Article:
Walgreens Boots Alliance’s Vineet Mehra on Developing Marketing Unicorns

Walgreens Boots Alliance’s Vineet Mehra on Developing Marketing Unicorns

By  |  January 5, 2021  |  Uncategorized  |  No Comments

What does it take to be a successful marketer in today’s environment? Vineet Mehra, Global Chief Marketing and Chief Customer Officer for Walgreens Boots Alliance, has a few things in mind. On the live 150th episode of CMO Moves, Vineet dove deep into deeper into two key enablers for success: unicorns and BFF CIOs. 

In the last [CMO Moves] episode that you were on last year, you shared a really important framework called The Five Mantras of the Modern CMO. Do you want to just talk about it real quick and then dive into unicorns and CEOs? 

I think the modern CMO role has evolved so much over the last couple of years. We talked about the five mantras: unifying the C-suite behind the customer, being that voice of the customer and the C-suite, becoming your company’s growth hacker, and really turning your function into a growth function, [and]  connecting purpose with commerce (really important those two things come together), making everything personal with your customers [which is] all about data analytics and technology. Then the last one is all about cultivating the sort of well-rounded modern unicorn talent.  

You recently expanded your title. So you are first of all, Global CMO across the entire Walgreens Boots Alliance organization, but now you’re also Chief Customer Officer. What does that mean? 

In many ways, it’s a recognition of the role of marketing (kind of traditionally called marketing) being elevated in the company. It now includes things like going from sort of legacy marketing functions, like advertising communications, into full stack customer experience delivery. I’ve now got responsibility for the e-commerce for all of our data architecture, our customer science function, a lot of our product management, [and] our apps.  

A lot of these things come together and then metrics start to change. I now talk about things like NPS scores and engagement scores, rather than just brand affinity scores. It’s almost like a tech job in a way. It’s kind of morphing into experiences. And I think that’s really where marketing’s headed. It’s hard to differentiate brands and communications. You’ve got to differentiate brands and experiences now.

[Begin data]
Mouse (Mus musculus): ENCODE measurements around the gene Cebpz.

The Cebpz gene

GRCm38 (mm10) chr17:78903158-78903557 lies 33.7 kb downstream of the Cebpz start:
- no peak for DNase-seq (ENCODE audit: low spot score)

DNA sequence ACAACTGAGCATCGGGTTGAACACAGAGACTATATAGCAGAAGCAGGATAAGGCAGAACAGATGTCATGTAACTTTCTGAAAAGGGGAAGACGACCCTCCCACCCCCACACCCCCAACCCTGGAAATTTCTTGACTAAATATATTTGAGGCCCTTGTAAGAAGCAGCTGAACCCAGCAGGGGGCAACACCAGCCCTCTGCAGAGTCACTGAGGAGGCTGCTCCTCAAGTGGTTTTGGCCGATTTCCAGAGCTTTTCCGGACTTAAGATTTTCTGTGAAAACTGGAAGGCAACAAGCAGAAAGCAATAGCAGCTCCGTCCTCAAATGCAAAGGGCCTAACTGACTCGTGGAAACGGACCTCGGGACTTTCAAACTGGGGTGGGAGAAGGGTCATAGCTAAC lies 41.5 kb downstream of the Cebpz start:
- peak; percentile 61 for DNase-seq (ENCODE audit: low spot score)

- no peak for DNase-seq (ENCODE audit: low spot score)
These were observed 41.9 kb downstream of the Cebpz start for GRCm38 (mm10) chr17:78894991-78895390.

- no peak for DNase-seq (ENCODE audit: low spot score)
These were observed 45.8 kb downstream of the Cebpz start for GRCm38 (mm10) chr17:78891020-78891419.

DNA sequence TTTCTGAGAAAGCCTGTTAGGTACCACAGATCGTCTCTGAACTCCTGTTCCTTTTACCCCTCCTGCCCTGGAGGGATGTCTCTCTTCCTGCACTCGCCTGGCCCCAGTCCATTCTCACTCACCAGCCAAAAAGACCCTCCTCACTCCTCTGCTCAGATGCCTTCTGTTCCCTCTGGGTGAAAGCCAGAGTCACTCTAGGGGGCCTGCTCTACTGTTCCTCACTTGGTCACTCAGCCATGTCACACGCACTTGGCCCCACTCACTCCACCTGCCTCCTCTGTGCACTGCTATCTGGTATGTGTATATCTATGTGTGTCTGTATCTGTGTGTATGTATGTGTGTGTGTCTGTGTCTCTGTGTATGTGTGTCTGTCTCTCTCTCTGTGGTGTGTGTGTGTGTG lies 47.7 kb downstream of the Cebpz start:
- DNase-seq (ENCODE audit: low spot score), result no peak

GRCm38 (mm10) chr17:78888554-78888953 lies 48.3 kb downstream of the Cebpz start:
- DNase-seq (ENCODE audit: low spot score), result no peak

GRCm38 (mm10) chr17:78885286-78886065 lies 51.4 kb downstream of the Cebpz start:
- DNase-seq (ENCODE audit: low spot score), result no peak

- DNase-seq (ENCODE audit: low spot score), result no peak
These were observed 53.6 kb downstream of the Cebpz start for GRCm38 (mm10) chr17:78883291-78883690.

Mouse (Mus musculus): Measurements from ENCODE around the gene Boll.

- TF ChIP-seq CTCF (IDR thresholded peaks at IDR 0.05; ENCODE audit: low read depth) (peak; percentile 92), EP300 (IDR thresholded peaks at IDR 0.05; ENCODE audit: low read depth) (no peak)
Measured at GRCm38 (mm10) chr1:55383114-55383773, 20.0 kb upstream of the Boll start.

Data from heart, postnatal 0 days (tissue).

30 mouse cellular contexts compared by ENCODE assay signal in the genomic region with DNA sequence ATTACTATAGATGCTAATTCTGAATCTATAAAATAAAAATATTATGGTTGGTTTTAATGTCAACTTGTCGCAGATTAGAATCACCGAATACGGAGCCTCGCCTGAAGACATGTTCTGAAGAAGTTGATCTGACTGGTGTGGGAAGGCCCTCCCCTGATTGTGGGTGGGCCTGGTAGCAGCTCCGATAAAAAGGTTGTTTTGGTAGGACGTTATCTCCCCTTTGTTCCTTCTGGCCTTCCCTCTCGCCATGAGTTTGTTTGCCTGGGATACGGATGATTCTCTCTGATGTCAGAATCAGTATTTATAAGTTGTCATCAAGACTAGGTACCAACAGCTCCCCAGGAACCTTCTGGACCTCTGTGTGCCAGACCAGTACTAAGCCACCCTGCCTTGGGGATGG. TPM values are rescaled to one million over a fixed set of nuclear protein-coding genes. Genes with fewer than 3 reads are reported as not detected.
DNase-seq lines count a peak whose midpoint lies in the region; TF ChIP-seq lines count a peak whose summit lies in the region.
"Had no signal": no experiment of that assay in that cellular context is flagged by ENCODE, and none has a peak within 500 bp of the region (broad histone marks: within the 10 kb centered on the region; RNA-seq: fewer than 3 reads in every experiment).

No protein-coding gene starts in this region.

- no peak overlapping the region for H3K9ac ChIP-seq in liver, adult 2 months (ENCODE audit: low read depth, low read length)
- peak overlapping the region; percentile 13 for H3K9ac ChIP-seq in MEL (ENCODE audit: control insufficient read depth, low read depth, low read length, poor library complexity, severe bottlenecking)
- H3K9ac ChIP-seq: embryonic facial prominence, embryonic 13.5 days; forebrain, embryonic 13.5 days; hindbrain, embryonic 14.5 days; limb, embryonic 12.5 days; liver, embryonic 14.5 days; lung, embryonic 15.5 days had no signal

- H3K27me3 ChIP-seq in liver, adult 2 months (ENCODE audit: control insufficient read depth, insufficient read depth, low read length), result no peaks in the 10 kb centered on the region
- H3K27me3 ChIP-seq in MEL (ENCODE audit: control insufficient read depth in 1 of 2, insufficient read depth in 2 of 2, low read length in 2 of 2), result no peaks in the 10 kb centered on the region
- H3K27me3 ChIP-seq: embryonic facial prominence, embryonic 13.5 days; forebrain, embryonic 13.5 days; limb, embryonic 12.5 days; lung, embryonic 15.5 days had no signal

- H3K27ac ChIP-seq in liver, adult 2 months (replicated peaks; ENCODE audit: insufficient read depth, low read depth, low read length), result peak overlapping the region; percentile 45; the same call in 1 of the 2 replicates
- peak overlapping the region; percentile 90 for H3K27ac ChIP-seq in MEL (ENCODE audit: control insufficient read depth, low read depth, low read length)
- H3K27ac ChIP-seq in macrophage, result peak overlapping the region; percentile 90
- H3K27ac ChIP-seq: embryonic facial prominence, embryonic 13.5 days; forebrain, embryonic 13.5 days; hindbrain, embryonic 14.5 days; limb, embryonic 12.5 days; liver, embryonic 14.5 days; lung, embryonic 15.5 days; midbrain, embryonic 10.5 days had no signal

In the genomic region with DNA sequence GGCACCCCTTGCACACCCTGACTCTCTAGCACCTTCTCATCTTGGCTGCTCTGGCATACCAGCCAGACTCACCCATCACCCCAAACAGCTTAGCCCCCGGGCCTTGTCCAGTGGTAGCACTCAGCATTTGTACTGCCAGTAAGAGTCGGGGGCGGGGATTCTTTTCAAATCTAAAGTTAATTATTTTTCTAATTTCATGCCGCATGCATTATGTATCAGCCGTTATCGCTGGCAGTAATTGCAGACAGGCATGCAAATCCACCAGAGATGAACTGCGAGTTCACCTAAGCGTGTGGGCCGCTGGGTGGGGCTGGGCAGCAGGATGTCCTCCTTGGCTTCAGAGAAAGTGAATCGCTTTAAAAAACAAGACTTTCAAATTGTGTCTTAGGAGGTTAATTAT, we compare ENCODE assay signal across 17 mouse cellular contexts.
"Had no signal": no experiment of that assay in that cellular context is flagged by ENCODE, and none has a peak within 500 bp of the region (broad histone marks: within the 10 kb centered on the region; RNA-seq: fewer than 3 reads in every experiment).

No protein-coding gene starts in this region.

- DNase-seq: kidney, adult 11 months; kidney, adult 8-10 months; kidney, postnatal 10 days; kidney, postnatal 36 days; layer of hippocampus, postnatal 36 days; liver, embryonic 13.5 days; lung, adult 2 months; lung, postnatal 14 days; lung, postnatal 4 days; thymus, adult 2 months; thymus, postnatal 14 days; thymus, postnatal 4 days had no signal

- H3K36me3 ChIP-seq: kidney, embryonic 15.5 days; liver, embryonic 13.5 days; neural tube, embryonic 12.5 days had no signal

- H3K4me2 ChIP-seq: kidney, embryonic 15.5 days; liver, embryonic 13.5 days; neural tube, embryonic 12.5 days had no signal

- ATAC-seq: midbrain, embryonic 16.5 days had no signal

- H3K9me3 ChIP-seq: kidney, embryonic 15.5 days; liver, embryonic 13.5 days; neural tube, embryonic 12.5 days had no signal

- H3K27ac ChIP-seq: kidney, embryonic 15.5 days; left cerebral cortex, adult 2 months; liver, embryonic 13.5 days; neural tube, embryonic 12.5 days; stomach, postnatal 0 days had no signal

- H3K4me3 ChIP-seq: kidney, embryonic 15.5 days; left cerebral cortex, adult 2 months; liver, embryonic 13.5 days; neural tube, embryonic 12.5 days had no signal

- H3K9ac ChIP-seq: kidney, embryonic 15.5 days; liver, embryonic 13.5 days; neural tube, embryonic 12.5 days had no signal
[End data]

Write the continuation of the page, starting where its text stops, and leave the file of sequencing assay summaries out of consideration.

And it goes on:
If you have a brand and you’re in marketing, everything needs to perform. It’s how you reallocate your spend these days with things changing. And to do that, you have to kind of be a little bit of a unicorn. So what is a unicorn and how do we develop unicorns? 

Unicorn talent are those folks in an organization that can take the entire customer journey, whether it’s very bottom of the funnel, direct response, or even lower into site conversion, all the way to the top and tell brilliant editorial stories about your brand. It’s those few people in an organization that are dangerous enough across the entire modern marketing stack…can put the customer in the center, connect all those specialist functions and put that together. And the truth is, there’s not many people like that.  

Think of what a modern marketing organization looks like today. I’ve got six or seven groups that I organize around: customer scientists who are experts in personalization at a one-to-one level, brand editorial and design experts, content creators that think like magazine editors, direct response and site conversion people. We’ve got marketing automation and tech people, customer engagement lifecycle customer experience managers, which are almost like product managers. If you have an app as part of your experience ecosystem, that app needs to be managed very much. That’s almost a product manager like job inside marketing. If you think of the diversity of those skill sets and how I just pointed out a modern marketing organizational design setup, think about how many people who can float across all of those areas and truly integrate the experience for the customer. We ran an assessment across all of our organization and we found that only 3% of our marketers are sort of spiky enough across all of these areas to be able to truly integrate the customer experience across all of this.  

About the Author: Nadine Dietz

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